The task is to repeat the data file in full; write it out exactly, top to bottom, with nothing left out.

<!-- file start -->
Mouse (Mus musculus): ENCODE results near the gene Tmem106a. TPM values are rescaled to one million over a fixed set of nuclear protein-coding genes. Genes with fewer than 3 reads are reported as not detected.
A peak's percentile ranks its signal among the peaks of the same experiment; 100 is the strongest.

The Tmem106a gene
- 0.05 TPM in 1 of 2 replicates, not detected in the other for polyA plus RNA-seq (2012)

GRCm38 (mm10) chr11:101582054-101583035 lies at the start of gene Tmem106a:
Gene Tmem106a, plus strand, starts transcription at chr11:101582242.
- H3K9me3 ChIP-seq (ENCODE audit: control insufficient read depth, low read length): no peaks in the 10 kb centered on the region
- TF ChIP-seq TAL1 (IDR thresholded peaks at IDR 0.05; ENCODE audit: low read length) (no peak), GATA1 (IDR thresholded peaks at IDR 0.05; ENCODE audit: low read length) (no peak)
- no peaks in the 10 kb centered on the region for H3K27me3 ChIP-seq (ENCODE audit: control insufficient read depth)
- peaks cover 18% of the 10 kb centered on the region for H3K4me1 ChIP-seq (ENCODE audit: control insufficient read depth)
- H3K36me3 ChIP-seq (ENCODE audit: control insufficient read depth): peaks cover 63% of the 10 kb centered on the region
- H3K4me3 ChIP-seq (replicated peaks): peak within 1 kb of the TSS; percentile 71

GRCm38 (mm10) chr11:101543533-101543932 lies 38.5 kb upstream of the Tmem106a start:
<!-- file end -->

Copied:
Mouse (Mus musculus): ENCODE results near the gene Tmem106a. TPM values are rescaled to one million over a fixed set of nuclear protein-coding genes. Genes with fewer than 3 reads are reported as not detected.
A peak's percentile ranks its signal among the peaks of the same experiment; 100 is the strongest.

The Tmem106a gene
- 0.05 TPM in 1 of 2 replicates, not detected in the other for polyA plus RNA-seq (2012)

GRCm38 (mm10) chr11:101582054-101583035 lies at the start of gene Tmem106a:
Gene Tmem106a, plus strand, starts transcription at chr11:101582242.
- H3K9me3 ChIP-seq (ENCODE audit: control insufficient read depth, low read length): no peaks in the 10 kb centered on the region
- TF ChIP-seq TAL1 (IDR thresholded peaks at IDR 0.05; ENCODE audit: low read length) (no peak), GATA1 (IDR thresholded peaks at IDR 0.05; ENCODE audit: low read length) (no peak)
- no peaks in the 10 kb centered on the region for H3K27me3 ChIP-seq (ENCODE audit: control insufficient read depth)
- peaks cover 18% of the 10 kb centered on the region for H3K4me1 ChIP-seq (ENCODE audit: control insufficient read depth)
- H3K36me3 ChIP-seq (ENCODE audit: control insufficient read depth): peaks cover 63% of the 10 kb centered on the region
- H3K4me3 ChIP-seq (replicated peaks): peak within 1 kb of the TSS; percentile 71

GRCm38 (mm10) chr11:101543533-101543932 lies 38.5 kb upstream of the Tmem106a start: